Tapanese - "Neighbor guilty of manslaughter in '06 shooting"
No surprise in the verdict;
By LARRY KELLER
Palm Beach Post Staff Writer
Friday, May 16, 2008
WEST PALM BEACH — A jury on Friday evening convicted Jose Tapanes of manslaughter, despite his contention he acted in self-defense in the predawn shotgunning of a neighbor in The Acreage.
Tapanes, 63, faces a maximum of 30 years in prison when he is sentenced June 9. The jury returned the verdict after six hours of deliberation, which followed a five-day trial.
Tapanes, seated at the defense table, shook his head after the verdict was read. His attorney, Public Defender Carey Haughwout, slipped an arm around his shoulders. Haughwout said she planned to appeal.
"I think the family is pleased with the verdict," Assistant State Attorney Andy Slater said.
Christopher Cote, 19, had moved in with his family across the street from Tapanes in September 2006 when the two argued as Cote walked his dog after 3 a.m. Cote then got in his Jeep, drove up Tapanes' driveway, got out and knocked on his door.
When Tapanes opened the door, he fired twice into Cote's gut with a pistol grip pump shotgun, killing him.
Cote's mother, Janet Murphy, wiped at tears after the verdict was read. She left the courtroom without a word.
Tapanes faced a first-degree murder charge, which could have sent him to prison for life. But he was convicted only of manslaughter with a firearm.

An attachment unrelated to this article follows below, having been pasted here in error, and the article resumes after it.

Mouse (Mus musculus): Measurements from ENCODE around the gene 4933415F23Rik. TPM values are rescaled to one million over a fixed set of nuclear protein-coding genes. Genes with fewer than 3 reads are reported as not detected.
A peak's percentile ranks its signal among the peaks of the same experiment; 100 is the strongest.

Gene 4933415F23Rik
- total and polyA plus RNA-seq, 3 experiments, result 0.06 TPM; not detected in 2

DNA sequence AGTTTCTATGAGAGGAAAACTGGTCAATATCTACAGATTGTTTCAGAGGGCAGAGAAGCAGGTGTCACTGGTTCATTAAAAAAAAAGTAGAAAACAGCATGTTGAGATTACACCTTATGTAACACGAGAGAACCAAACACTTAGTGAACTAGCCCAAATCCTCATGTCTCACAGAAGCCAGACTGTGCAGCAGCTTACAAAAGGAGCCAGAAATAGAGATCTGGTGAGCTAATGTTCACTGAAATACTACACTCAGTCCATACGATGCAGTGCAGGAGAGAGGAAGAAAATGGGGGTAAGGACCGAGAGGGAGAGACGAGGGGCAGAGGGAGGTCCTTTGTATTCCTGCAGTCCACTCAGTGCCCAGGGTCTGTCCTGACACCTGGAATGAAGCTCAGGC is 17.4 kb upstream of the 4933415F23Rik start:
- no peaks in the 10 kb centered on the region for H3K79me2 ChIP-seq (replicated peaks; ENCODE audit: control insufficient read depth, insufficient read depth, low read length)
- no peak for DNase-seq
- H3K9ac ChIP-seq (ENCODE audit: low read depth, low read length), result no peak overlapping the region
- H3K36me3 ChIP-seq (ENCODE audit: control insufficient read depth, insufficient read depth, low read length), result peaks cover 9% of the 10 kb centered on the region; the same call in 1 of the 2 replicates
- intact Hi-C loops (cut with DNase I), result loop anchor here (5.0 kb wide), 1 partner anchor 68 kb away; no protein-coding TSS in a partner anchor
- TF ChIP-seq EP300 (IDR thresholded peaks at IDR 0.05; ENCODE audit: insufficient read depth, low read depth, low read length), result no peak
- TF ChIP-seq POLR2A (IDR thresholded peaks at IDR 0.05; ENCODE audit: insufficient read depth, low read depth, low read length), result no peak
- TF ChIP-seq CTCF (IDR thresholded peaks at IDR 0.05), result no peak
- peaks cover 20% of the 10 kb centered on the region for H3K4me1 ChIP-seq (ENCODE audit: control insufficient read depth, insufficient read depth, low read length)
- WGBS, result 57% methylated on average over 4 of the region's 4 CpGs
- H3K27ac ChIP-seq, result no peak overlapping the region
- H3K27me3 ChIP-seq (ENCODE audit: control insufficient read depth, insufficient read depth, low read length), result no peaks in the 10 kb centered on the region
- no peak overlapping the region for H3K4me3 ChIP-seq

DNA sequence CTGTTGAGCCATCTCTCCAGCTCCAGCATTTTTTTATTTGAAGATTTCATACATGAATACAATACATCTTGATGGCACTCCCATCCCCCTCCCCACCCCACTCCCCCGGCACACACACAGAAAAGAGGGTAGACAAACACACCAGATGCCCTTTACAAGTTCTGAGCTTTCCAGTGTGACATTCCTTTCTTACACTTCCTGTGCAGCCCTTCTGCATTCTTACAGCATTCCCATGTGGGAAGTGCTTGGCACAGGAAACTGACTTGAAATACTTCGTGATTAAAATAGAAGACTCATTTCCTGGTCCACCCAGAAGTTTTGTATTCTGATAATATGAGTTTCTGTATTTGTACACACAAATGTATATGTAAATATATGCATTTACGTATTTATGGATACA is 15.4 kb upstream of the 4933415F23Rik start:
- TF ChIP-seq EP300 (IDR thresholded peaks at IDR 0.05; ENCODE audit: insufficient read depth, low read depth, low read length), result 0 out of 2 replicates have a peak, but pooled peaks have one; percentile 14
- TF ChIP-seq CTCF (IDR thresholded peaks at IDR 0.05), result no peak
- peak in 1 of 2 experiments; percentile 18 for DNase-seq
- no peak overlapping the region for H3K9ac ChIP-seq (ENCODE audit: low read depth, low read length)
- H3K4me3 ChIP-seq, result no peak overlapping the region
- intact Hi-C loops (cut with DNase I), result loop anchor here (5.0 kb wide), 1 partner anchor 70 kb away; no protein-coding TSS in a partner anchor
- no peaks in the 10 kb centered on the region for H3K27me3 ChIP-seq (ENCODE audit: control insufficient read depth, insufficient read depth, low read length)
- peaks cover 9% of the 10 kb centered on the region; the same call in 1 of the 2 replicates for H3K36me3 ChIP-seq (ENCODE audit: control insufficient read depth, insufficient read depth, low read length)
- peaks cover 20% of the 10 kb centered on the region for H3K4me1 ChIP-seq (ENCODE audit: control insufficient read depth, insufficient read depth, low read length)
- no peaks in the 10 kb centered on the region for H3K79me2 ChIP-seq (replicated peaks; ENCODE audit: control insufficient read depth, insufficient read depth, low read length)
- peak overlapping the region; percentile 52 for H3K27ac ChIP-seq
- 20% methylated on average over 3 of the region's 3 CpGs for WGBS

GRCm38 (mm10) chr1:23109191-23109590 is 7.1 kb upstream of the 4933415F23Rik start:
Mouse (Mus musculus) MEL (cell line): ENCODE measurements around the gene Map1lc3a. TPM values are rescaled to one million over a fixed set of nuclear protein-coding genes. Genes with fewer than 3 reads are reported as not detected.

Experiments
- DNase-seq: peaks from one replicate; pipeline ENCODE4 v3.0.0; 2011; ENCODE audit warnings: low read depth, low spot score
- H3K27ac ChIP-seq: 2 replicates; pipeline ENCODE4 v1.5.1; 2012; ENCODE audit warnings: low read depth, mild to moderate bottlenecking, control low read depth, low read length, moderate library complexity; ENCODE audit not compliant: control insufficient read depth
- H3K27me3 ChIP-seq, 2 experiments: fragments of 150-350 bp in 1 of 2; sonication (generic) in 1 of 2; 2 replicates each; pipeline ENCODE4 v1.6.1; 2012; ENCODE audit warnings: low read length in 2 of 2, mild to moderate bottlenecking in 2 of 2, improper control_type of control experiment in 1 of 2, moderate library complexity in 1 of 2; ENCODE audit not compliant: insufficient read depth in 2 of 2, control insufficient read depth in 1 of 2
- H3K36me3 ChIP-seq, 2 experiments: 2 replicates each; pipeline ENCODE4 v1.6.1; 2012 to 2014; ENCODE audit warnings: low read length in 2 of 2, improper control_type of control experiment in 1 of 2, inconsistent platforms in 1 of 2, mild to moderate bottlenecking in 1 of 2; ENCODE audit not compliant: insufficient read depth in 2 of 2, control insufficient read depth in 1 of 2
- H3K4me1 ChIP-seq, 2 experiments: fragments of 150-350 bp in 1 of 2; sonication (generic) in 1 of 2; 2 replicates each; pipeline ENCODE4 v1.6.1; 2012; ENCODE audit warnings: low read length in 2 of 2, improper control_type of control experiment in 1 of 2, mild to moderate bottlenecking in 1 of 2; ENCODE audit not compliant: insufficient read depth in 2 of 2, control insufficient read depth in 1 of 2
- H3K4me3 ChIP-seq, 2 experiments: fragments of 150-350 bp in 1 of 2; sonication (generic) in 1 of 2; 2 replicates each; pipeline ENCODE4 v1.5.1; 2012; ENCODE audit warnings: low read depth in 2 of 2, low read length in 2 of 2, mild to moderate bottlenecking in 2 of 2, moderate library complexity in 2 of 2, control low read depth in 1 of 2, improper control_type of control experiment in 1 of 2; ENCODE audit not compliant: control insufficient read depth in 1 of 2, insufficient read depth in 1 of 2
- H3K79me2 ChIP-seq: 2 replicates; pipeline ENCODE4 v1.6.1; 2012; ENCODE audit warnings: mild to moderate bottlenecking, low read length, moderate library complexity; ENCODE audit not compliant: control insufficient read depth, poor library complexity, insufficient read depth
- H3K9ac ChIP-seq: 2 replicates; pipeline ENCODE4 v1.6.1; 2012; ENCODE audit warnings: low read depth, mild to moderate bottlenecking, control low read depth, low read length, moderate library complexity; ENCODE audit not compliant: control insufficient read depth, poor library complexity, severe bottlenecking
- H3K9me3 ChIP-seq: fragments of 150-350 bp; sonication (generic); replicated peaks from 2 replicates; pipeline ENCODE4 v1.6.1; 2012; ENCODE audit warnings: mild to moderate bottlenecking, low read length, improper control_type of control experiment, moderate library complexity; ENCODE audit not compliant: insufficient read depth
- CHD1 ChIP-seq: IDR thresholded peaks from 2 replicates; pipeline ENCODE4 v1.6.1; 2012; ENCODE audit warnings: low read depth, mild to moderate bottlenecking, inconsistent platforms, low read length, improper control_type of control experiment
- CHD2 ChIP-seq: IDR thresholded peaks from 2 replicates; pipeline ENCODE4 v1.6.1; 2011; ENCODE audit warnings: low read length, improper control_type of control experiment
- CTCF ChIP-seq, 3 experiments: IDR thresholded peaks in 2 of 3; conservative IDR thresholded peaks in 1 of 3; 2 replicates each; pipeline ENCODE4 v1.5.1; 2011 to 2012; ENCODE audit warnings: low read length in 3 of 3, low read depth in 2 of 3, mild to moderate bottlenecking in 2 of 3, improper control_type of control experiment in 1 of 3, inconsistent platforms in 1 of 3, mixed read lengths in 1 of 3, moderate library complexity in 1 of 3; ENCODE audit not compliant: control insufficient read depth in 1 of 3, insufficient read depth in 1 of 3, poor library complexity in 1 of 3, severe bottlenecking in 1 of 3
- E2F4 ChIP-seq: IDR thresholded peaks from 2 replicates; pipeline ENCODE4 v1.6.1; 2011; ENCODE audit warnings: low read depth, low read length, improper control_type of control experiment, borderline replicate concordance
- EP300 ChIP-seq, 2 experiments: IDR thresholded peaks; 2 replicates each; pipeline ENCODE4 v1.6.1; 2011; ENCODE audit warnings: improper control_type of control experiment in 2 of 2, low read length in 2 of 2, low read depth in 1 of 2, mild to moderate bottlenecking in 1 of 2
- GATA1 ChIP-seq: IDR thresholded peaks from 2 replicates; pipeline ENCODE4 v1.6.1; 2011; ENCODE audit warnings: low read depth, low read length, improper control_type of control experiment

Neighbors said shortly after the shooting that Tapanes lived an eccentric life - he went through their trash religiously - and lived in a falling-down house with five dogs and several chickens. But he never seemed violent.
"The problem could have been resolved by a simple call to 911," Slater said in closing arguments. "This isn't a case of self-defense. It's a case of an angry man ... territorial in nature."
Slater didn't dispute that Cote was foolish for resuming the confrontation on Tapanes' property. "Because we do something foolish, doesn't mean we deserve to legally die for that," he said.
But Haughwout pointed out that Cote's family didn't call 911 either. Instead, they ran after him, futilely shouting for him to come back. Tapanes, she said, had good reason to fear for his life.
"He did what he had a right to do," she said. "He armed himself."
Slater and co-prosecutor Adam McMichael argued at trial that Tapanes' first shot knocked Cote down, but was not fatal. At that point, they said, Tapanes could have retreated inside his home, because any perceived danger had passed. Instead, he fired a blast to Cote's abdomen that severed his aorta.
Haughwout defended the second shot. "You don't stop until you know the threat is eliminated," she said.
Slater countered, "If you're afraid, you don't open the door."